Toenail problems can range from painful and frustrating to embarrassing and unsightly. The good news is there are various preventative treatments available for toenail conditions that can restore nails back to good health. Here are some of the most common toenail problems, their symptoms, and how they can be treated.
Yellow toenails can be caused by many conditions, diseases, and personal habits. Did you know that painting your toenails red, orange or yellow can stain your nails even after you remove the polish? While that is a minor cause, in some cases yellow toenails can be the result of a more serious problem like fungal infections or diabetes.
Oftentimes yellow toenails are accompanied by additional symptoms such as thickening of the nail, brittle and weak nails or nails that crumble and flake. In most cases, yellow toenails stem from toenail fungus. Toenail fungus is not necessarily hereditary. Personal habits like walking barefoot in public or damp places, and not allowing your toenails to air out can often cause this condition.
When it comes to treating yellow toenails, there are several options that you can discuss with your podiatrist. For milder infections, medicated toenail polish that includes the ingredient Cicloprox may alleviate the discoloration. Oral antifungal medication such as Lamisil or Sporanox are additional treatment options as well. If these treatment options fail, there is the option of having the toenail surgically removed. This procedure allows for a new healthy nail to grow in its place. Lastly, new laser technology is available to effectively treat the infected area. This in-office procedure is quick and painless and is now offered at our Greensboro office.
In order to prevent yellow toenails, here are some tips to follow:
- Wear clean socks
- Wear shoes that are made of breathable material
- Clean and dry your feet and toes thoroughly every day
- Contact your podiatrist at the first sign of any discoloration and to discuss treatment options
Black and Blue Toenails
Black-and-blue toenails are caused by injury to the skin below the toenail. When injury occurs, blood and fluid collect beneath the nail plate and the nail itself begins to appear black in color. The condition occurs most frequently among runners and athletes because of the rough impact their toes are subjected to on a constant basis.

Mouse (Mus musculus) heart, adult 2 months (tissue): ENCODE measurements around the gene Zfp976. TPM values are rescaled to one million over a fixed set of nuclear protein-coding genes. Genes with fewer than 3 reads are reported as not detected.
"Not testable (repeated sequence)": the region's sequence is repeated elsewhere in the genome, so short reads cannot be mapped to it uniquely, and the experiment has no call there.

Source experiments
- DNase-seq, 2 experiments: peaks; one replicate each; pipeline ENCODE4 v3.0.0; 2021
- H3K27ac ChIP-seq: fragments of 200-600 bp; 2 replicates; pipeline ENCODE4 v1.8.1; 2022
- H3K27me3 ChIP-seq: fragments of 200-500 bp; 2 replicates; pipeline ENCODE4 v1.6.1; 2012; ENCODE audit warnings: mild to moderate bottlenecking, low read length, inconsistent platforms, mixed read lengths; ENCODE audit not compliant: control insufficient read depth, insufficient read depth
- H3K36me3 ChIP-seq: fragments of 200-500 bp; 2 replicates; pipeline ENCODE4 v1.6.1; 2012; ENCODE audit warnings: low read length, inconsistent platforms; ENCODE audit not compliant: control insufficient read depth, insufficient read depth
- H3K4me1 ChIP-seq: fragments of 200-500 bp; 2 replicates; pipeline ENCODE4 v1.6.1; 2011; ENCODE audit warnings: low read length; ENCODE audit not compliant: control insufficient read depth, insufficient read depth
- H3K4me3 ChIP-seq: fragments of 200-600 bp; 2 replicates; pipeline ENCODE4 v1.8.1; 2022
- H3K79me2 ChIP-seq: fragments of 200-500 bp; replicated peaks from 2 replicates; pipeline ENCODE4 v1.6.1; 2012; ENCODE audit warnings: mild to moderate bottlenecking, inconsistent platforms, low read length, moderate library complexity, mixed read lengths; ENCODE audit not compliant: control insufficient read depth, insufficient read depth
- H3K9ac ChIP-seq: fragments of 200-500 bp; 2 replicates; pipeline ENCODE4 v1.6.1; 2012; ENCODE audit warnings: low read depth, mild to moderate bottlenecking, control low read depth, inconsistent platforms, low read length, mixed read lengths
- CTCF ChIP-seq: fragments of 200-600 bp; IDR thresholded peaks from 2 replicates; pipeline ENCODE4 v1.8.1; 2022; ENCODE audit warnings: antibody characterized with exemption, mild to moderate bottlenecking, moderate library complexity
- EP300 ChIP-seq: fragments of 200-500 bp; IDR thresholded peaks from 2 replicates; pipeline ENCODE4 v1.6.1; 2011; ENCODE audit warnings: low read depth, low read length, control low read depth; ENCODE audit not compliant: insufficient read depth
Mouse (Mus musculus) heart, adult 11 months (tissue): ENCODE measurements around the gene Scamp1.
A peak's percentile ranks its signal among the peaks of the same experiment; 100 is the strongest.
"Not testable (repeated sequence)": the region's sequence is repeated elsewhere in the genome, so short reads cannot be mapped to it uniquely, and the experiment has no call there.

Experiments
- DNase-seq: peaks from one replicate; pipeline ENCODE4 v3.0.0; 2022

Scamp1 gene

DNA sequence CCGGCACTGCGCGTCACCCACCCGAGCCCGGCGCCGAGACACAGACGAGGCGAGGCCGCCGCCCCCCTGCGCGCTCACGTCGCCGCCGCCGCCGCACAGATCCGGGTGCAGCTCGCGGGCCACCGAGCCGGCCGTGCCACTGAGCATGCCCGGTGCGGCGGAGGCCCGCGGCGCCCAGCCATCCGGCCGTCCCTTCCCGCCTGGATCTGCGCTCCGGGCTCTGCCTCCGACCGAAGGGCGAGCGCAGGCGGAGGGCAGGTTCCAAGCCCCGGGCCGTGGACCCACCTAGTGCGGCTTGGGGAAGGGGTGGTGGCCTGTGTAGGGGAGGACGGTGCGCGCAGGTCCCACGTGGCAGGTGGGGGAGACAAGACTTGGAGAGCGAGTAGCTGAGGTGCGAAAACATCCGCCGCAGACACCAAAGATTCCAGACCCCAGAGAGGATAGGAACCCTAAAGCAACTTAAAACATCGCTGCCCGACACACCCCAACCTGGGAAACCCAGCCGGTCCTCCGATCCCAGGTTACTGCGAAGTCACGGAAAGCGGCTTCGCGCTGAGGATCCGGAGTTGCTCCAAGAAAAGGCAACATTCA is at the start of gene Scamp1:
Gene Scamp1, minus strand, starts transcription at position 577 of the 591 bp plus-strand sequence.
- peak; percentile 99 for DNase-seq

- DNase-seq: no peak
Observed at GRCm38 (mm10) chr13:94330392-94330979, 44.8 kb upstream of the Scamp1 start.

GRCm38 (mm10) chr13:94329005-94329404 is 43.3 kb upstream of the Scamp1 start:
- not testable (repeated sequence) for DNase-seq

If the pain is severe you should see a podiatrist immediately to determine if you need treatment. A podiatrist may decide to drill a hole in the nail to drain the nail and relieve pressure, or remove the toenail altogether. Pain occurring from a blackened toenail can also be relieved by icing or soaking the area or with prescription medications.
In some cases the nail may fall off on its own and a new nail will grow in its place. However, you will still want to make sure you are selecting the proper footwear and keeping clean and dry feet in order to avoid reoccurrence of this nail condition.
An ingrown nail occurs when a toenail edge imbeds itself into the surrounding skin. The pain is usually quite noticeable when walking and some patients even notice it when their feet get caught in the bed sheets at night. An ingrown toenail is not only uncomfortable, it may lead to infection, inflammation or a more serious condition. In more severe cases you may see pus or redness around the affected area.
If the toenail is not infected then a proper trim from your podiatrist may help. In severe cases, the ingrown toenail may require antibiotics and a temporary or permanent removal of a portion of the nail. This type of procedure is performed in a podiatry office.
Ingrown toenails can be prevented by wearing the proper footwear and trimming your nails properly. To avoid infection make sure to keep your feet clean and dry.
Thickened toenails can be caused from injury to the toe, pressure from shoes or from pre-existing conditions such as diabetes, psoriasis, or vascular disease. Other symptoms of thickened toenails include rigid, brittle or yellowed nails and there may be pain when pressure is applied to the affected toenail.
Most often, thickened toenails do not occur spontaneously as they are a symptom of another condition or problem. If you find yourself with thickened toenails, you should see a podiatrist to determine the underlying cause.
Treatment for thickened toenails often includes thinning, filing, or trimming that should be done by your podiatrist. A topical antifungal cream may also be a form of treatment as well. Treating your footwear with antifungal powder is also a way to kill any fungus that may have accumulated in the toe box of the shoe, which is another possible cause.
Dr. Sikora explains more about causes and treatment for ingrown toenails in this video.